It's an Unstructured World and Rackspace Wants to Play in it
Databases and the information in them used to be simple, but not any more. Not all data fits into neat spreadsheets and SQL databases. Hence, the rise of NoSQL databases to handle this mass of unstructured data.
Wed, February 27, 2013
Network World — Databases and the information in them used to be simple, but not any more. Not all data fits into neat spreadsheets and SQL databases. Hence, the rise of NoSQL databases to handle this mass of unstructured data.
Rackspace, the public cloud and managed hosting provider, wants users to put their unstructured data on its servers. So, today the company announced the purchase of ObjectRocket, a company specializing in MongoDB open source NoSQL databases. Terms of the deal were not disclosed (for a rundown of 2013's top tech M&A deals so far, view our slideshow).
Rackspace is not the first to offer a NoSQL database in its cloud. The company's biggest competitor, Amazon Web Services, has a variety of database options for customers, both SQL and NoSQL. Rackspace has a strong track record of hosting MySQL databases in its data centers, but this is one of its first major moves into A NoSQL.
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Boston-based ObjectRocket fits in with Rackspace's broader vision of being an open source company, says Pat Matthews, Rackspace senior vice president of corporate development. First of all, he says MongoDB - which ObjectRocket specializes in - is hot. The open source database is being downloaded 150,000 times per month, and it holds more than 80% of market share for NoSQL databases, Matthews says. "Everyone from startups to enterprises is using it," he says. It is more general purpose than other NoSQL databases like CouchDB and Cassandra, he says.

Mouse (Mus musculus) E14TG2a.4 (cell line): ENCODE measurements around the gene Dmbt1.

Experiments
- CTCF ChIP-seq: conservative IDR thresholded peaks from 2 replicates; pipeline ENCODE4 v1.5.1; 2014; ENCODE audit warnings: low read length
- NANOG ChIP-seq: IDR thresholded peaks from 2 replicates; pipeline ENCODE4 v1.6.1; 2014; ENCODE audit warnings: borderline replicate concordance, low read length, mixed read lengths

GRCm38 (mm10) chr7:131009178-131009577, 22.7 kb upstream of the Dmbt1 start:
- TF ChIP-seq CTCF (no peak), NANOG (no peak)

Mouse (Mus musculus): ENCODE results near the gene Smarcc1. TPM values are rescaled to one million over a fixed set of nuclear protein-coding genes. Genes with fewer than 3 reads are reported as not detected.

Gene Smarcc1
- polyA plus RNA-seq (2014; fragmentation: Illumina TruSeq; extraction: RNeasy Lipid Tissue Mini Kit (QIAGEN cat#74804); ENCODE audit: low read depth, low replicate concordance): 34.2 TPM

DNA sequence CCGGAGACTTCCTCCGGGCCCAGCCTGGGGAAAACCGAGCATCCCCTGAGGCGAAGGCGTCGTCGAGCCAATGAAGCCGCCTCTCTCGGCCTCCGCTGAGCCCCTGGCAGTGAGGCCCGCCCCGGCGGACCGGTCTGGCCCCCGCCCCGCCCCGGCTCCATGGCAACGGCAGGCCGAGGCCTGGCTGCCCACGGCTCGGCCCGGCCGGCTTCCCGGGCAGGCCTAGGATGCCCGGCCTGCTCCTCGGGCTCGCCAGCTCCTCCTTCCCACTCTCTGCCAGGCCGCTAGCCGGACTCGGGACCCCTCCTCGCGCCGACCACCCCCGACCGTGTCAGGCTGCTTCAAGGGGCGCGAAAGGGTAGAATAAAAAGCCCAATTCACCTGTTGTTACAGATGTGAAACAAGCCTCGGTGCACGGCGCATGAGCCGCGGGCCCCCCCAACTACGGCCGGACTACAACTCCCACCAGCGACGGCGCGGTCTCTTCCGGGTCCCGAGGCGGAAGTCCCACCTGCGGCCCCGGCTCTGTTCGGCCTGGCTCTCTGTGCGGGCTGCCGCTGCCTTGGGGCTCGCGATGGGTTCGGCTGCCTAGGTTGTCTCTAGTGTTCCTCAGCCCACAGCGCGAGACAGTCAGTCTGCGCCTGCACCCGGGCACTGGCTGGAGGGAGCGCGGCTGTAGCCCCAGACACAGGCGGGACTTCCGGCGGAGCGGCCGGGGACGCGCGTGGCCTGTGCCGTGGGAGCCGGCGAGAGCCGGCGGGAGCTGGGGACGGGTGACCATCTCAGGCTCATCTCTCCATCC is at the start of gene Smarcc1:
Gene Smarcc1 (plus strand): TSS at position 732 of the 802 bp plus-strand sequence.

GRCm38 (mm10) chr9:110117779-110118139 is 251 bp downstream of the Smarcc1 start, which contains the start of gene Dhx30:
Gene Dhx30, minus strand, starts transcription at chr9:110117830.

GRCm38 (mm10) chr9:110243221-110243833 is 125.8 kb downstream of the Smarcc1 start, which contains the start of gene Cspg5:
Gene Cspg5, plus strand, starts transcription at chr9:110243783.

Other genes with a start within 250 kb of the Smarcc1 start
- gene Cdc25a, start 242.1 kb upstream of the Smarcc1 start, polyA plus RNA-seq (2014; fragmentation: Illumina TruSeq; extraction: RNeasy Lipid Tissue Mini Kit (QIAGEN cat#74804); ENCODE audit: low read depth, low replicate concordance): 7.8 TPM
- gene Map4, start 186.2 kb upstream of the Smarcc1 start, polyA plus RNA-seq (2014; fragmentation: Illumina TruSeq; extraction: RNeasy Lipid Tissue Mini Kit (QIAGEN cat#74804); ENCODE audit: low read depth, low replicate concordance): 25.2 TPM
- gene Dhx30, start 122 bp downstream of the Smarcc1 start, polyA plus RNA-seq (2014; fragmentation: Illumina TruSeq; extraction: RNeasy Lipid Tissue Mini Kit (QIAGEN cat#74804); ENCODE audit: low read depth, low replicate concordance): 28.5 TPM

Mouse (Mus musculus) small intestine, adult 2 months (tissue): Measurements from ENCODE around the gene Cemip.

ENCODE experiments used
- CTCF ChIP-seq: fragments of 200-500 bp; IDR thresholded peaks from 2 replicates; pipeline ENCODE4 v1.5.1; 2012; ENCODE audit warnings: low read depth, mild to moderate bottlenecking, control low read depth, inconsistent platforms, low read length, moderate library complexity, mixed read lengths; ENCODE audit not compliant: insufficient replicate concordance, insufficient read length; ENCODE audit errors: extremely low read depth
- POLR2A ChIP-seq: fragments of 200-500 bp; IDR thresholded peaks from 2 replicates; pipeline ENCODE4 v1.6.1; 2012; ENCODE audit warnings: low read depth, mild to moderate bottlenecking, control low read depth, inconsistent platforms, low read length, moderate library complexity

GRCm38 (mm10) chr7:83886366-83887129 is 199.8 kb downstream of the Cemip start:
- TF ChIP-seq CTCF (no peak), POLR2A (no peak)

Chris Lalonde, CEO and founder of 1-year-old ObjectRocket, says MongoDB's document-oriented platform makes it ideal for a wide variety of use cases. A document-based approach to indexing data is "how people think about data rather than how databases think about data." It means the database can be sorted by whole documents - think patient health care records, Twitter updates or a variety of other unstructured data points.
Rackspace isn't putting all its eggs in the ObjectRocket basket though. Even before the purchase Rackspace had been dabbling in big data and expanding its database offerings. It's recently been working with HortonWorks on implementing Hadoop services into its cloud offering. HortonWorks also recently joined OpenStack, the open source cloud computing platform for which Rackspace is a major contributing member.
Network World staff writer Brandon Butler covers cloud computing and social collaboration. He can be reached at BButler@nww.com and found on Twitter at @BButlerNWW.